Howe does Eddie do it at Bournemouth?
Bournemouth manager Eddie Howe is undoubtedly a man whose glass is half full.
He had just three outfield substitutes on the bench for last weekend's draw at Bradford but the Cherries boss chose to focus on the fringe benefits rather than his debilitating lack of options.
"There were only 15 players on the coach travelling to the match so we had a lot of room to stretch out," Howe told me.
In conversation he comes across as composed, considered, mature and ever so slightly wary when discussing his team's promotion prospects. In other words, it really is staggering that Howe is just 31 - by some distance the youngest manager in the Football League.
His team are second in League Two, with only goal difference denying them the top spot they have occupied for much of this season.
Howe is keen to play down his successful first year in management
It is a tremendous achievement when you consider that Bournemouth have a squad of just 19 senior professionals that cannot be easily supplemented by loan signings. In February the club's horrific financial problems resulted in the Football League imposing a transfer embargo that remains in place.
Anthony Edgar is the only player to arrive since then - and his one-month loan from West Ham was sanctioned only after it became apparent that injury problems at the club could seriously undermine their ability to put out a team.
"It has been a problem," acknowledges Howe when discussing the size of his squad.
"Eventually we will have to give some players a rest. We have had players who have picked up niggles but had to play through them.
"The attitude of the players has been first-class - no-one has hesitated to do things that we would not normally ask them to."
Time and again Howe manoeuvres our conversation away from what he has achieved by praising his players.
Howe will acknowledge that his team are "playing football that is easy on the eye" but shrewdly plays down a start to the campaign that saw his team win nine of their opening 10 League Two fixtures. He repeatedly stresses how long there is left in the current season and uses the words "so far" to underline that he is far from satisfied with what has been achieved.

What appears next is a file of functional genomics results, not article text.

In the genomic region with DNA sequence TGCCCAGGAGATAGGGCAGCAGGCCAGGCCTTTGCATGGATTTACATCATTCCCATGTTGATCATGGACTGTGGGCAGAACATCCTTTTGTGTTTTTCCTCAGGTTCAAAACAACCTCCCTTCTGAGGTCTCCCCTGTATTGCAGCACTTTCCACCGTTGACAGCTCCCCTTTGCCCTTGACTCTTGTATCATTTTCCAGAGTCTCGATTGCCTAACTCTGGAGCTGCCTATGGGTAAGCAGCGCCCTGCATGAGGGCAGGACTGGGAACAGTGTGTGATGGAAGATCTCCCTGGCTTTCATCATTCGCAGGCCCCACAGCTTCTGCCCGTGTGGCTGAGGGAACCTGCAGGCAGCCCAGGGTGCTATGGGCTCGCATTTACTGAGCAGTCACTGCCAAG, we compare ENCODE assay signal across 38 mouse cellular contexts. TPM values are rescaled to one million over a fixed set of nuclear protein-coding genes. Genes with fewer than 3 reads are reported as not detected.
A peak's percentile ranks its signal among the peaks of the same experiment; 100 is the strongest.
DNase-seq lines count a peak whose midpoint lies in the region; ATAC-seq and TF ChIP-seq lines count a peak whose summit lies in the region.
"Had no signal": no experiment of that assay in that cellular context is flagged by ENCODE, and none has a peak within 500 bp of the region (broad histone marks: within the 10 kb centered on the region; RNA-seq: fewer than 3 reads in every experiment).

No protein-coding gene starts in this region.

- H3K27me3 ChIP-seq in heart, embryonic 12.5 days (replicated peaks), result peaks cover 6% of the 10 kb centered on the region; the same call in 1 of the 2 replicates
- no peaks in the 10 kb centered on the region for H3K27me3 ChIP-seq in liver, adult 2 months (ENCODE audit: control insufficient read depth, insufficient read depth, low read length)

He has been scouting players along with assistant Jason Tindall but there is no immediate sign that the embargo is about to be lifted.
"The frustrating thing is that a lot of players we like will end up going to other clubs," added Howe. "We have a couple of targets in mind but things can change."
Howe's half-brother Steve Lovell, once of Aberdeen, trained with the club during the summer and was prepared to sign as an amateur but the embargo prevented him from doing so. Tindall, twice retired, has been forced into action this season.
Promising youngster Jayden Stockley made two substitute appearances for the club in October but school issues complicate his availability.
"Jayden has his GCSEs coming up and we have to be aware that his schoolwork takes priority," said Howe. I do not imagine many Football League managers experience this type of problem.
Howe's caution is understandable. There are only so many sticking plasters with which to paper over the cracks.
But whatever happens, his first year in management has been sensational.
He took over after Jimmy Quinn was sacked on the final day of last year.
Brought up in nearby Verwood, and a former Cherries player before injury cut short his career, Howe had been in charge of the reserve team for the previous two years. In this regard he had already made the transition from team-mate to coach.